Monday, December 5 2016

VietNamNews

Looming FTAs drive cotton rush

Update: July, 17/2015 - 08:34

Statistics from the Ministry of Industry and Trade showed that total investment of FDI in the country was US$5.49 billion for the first half of the year. Of this, the investment in the garment and textile sector was $1.12 billion. — Photo ccci

HA NOI (VNS) — Several domestic and foreign-invested cotton projects are rushing to begin operating in anticipation of competing across borders after Free Trade Agreements (FTAs) go into affect.

Statistics from the Ministry of Industry and Trade showed that total investment of FDI in the country was US$5.49 billion for the first half of the year. Of this, the investment in the garment and textile sector was $1.12 billion.

Notably, two of the largest FDI projects in the period sought to build cotton and fibre factories, including Hyosung Dong Nai fibre production plant financed by Turkey with an investment of $600 million, along with the $160.8 million Lu Thai cotton factory.

Further, several large local businesses have sought to invest in cotton production plants in a bid to participate in the industry and increase their competitiveness.

The Ky Cotton Company, a joint venture with Uni Industrial&Investment Corporation, invested $90 million to build a cotton, fibre and dyeing factory in the southern Tay Ninh Province's Thanh Thanh Cong Industrial Park. It is expected that the factory will produce 15 million kilos of cotton and fibre, along with 12 million kilos of cloth yearly, as it comes into operation.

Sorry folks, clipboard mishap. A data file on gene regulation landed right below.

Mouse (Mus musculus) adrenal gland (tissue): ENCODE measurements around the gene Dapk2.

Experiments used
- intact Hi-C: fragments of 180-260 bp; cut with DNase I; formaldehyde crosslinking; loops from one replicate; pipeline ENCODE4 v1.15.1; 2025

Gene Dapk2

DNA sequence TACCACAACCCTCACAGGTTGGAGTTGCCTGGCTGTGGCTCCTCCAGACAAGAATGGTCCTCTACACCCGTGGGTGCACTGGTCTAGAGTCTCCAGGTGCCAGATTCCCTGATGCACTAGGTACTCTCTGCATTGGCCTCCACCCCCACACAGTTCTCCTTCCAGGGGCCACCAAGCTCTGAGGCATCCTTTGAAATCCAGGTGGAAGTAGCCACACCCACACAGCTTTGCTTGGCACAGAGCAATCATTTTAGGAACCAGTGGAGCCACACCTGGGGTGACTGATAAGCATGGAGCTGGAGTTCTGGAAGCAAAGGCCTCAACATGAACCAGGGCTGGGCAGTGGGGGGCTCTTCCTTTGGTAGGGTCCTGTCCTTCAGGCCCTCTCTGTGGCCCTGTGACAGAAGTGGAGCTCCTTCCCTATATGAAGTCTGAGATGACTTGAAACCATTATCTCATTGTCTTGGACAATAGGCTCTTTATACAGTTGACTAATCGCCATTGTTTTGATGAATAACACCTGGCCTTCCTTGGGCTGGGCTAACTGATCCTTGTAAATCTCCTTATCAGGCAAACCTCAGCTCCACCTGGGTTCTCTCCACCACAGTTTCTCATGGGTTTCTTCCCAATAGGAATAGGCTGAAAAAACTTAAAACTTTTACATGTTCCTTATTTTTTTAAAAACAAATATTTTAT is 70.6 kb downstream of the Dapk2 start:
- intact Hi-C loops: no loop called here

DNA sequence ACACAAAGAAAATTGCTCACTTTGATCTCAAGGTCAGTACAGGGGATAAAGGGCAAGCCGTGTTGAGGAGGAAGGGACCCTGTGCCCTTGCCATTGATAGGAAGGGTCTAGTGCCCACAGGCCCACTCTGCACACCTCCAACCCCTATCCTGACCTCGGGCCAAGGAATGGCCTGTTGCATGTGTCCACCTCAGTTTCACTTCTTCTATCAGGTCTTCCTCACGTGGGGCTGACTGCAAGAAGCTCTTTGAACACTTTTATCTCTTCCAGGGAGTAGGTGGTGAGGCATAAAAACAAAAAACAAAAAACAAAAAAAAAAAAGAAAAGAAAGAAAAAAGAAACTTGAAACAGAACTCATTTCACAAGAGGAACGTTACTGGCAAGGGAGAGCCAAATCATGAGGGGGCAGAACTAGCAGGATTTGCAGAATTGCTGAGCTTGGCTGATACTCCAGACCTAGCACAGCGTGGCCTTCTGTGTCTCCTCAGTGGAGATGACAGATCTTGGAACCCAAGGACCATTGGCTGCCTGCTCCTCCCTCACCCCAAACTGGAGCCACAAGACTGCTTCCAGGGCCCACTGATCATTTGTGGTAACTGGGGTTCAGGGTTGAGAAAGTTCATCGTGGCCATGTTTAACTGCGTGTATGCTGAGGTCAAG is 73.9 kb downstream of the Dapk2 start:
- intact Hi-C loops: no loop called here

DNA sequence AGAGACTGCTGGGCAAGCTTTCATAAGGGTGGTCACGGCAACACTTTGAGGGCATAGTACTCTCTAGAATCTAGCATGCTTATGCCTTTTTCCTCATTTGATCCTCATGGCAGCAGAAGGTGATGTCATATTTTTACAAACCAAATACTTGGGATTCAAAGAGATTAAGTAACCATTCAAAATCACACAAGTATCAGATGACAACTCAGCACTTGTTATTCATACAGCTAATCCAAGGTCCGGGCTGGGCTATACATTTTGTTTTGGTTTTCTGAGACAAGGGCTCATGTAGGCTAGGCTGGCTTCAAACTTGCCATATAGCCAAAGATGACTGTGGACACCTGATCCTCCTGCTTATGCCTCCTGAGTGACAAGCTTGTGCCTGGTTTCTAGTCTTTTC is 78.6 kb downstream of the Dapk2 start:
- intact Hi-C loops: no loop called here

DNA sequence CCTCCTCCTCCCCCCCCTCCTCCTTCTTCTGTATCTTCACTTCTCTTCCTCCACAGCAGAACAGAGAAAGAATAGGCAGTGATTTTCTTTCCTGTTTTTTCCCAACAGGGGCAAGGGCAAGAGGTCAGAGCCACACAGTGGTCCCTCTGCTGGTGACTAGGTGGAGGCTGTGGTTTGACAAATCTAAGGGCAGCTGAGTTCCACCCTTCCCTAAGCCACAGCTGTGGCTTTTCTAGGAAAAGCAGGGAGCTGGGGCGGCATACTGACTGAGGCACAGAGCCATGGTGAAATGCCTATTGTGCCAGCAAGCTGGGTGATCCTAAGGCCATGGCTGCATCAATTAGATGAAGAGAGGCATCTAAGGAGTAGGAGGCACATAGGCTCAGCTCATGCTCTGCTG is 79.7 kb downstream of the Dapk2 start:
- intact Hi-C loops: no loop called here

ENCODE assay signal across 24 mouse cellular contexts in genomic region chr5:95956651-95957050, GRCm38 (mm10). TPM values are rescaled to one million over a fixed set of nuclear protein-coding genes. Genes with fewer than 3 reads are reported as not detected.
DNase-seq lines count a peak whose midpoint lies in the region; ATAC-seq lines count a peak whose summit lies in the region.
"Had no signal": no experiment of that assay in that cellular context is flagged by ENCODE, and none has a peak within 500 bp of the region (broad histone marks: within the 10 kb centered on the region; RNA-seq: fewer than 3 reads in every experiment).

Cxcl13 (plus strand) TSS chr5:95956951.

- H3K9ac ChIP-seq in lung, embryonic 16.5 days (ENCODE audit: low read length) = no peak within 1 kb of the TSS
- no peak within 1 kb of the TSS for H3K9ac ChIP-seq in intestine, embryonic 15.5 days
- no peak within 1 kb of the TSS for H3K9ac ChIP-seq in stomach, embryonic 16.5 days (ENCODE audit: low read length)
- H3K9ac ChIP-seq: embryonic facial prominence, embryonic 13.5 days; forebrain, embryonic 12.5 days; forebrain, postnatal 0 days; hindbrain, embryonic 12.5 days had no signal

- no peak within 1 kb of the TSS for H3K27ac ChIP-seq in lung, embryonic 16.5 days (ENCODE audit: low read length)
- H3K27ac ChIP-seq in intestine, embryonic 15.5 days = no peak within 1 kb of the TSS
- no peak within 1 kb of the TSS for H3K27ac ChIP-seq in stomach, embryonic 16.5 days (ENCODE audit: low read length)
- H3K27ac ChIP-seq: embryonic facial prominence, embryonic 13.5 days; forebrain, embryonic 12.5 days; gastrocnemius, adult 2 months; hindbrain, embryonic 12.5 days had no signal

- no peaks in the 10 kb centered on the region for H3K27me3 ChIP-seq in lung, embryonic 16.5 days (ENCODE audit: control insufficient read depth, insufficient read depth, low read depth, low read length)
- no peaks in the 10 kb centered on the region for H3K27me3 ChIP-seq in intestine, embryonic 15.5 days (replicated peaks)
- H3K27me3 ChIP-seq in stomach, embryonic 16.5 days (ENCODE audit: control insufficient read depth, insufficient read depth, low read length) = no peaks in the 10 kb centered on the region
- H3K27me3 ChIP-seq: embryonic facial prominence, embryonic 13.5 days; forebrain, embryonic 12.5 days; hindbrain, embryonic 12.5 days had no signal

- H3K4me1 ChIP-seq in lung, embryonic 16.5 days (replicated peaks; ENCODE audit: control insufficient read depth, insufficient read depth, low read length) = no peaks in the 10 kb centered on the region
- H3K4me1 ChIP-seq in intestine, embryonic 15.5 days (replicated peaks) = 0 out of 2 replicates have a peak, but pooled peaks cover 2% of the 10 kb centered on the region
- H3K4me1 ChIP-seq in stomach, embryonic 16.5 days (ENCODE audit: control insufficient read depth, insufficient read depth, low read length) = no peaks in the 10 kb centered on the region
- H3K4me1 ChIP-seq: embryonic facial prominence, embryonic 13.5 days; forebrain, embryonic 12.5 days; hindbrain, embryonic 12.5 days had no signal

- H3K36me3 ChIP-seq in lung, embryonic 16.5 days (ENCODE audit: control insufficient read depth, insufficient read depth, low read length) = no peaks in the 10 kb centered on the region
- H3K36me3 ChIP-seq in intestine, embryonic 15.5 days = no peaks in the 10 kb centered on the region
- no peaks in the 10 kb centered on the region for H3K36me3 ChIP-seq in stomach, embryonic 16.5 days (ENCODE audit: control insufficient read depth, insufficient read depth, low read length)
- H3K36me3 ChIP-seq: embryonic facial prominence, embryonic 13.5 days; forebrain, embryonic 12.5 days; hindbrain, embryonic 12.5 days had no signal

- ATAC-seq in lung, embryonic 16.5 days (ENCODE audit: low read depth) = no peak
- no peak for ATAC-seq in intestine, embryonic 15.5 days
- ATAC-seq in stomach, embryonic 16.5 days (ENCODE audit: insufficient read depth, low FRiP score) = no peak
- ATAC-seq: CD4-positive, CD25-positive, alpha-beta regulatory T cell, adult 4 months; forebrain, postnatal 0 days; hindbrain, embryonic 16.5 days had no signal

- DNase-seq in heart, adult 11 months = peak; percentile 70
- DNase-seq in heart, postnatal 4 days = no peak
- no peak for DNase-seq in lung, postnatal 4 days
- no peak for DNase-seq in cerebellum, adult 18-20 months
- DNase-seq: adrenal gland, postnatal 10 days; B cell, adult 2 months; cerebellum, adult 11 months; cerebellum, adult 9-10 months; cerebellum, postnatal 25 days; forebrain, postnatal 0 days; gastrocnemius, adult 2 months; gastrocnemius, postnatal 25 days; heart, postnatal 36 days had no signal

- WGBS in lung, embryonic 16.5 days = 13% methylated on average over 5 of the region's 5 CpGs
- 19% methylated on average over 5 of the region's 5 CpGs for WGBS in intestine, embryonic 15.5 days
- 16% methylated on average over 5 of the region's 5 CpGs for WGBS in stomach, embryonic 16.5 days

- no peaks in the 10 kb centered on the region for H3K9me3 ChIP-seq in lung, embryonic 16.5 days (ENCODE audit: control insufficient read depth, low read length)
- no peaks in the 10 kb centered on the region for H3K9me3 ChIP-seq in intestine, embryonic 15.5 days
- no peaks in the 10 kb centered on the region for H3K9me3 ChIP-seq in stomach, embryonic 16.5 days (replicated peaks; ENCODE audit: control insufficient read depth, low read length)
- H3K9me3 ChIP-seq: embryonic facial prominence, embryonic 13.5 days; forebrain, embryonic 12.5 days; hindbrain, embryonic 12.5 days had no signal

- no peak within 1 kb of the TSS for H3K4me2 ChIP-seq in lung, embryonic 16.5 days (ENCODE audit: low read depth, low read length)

In addition, Duc Quan Investment and Development Company also invested $40 million into the Fortex 6 plant. The factory is scheduled to help the company increase turnover of 30-40 per cent as it becomes operational in the first quarter of 2016.

Meanwhile, Dang Phuong Dung, general secretary of the Viet Nam Textile and Apparel Association (VITAS), told Hai Quan (Customs) Newspaper that Viet Nam has called for investment into producing materials for the garment and textile sectors, and to embrace both opportunities and challenges from FTAs.

Figures released by VITAS showed that in the first five months of the year, the country's imports of cotton and fibre were higher against the same period last year, both in terms of quantity and value.

However, the country's exports of these items were also on the rise, with 381,000 tonnes worth $1.01 million, posting 20 per cent and 5.4 per cent year-on-year in quantity and value, respectively.

China was the largest importer in the five-month period, following by South Korea, Thailand and India.

Nguyen Ngoc Bach, head of the Viet Thai Export Garment Company's marketing department, said 60 to 70 per cent of garment material supplied to the country's textile sector came from China, which has not been part of the TPP block. Using Chinese textile materials could result in Vietnamese garment and textile products being in violation of the requirement for where cotton originates under the TPP. It was for this reason that Vietnamese garment and textile firms have hurried to invest in cotton factories.

He said several garment and textile firms have not paid much attention to cotton projects and mostly outsourced work through foreign contracts.

Garment companies should change their direction and gradually reduce outsourcing to increase the value of their products. — VNS

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